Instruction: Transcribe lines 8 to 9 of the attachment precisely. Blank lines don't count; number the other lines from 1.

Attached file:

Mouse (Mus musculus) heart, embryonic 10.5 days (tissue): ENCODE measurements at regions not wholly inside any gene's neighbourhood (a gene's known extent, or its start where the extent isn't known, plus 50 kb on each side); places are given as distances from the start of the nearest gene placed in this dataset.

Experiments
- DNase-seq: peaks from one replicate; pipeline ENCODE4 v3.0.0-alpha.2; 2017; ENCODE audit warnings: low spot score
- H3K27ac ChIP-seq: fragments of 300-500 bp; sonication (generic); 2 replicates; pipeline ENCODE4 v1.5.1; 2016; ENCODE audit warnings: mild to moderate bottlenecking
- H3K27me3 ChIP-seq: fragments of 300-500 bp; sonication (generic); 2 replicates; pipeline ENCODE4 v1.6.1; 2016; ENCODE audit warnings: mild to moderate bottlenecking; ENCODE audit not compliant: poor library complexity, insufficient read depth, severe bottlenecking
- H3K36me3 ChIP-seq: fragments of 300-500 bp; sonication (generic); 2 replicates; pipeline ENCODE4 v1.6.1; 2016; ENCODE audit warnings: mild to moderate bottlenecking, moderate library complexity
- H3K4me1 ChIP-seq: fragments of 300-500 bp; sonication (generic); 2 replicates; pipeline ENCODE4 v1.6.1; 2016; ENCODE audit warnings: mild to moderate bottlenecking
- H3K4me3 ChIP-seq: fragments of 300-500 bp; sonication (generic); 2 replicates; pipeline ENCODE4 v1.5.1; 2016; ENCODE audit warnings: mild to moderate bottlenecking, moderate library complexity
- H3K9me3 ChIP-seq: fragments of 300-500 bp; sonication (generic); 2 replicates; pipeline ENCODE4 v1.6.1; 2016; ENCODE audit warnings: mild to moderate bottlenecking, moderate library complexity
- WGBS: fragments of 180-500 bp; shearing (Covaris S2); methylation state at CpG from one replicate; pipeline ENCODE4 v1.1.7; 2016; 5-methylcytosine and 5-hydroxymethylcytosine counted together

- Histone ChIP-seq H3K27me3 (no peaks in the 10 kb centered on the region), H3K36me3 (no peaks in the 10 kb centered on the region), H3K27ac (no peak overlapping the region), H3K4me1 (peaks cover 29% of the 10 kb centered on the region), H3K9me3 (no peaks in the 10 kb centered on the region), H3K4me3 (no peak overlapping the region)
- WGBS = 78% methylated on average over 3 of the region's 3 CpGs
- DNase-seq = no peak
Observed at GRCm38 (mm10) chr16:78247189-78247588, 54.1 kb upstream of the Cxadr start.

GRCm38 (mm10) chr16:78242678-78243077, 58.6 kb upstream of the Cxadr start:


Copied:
- H3K4me3 ChIP-seq: fragments of 300-500 bp; sonication (generic); 2 replicates; pipeline ENCODE4 v1.5.1; 2016; ENCODE audit warnings: mild to moderate bottlenecking, moderate library complexity
- H3K9me3 ChIP-seq: fragments of 300-500 bp; sonication (generic); 2 replicates; pipeline ENCODE4 v1.6.1; 2016; ENCODE audit warnings: mild to moderate bottlenecking, moderate library complexity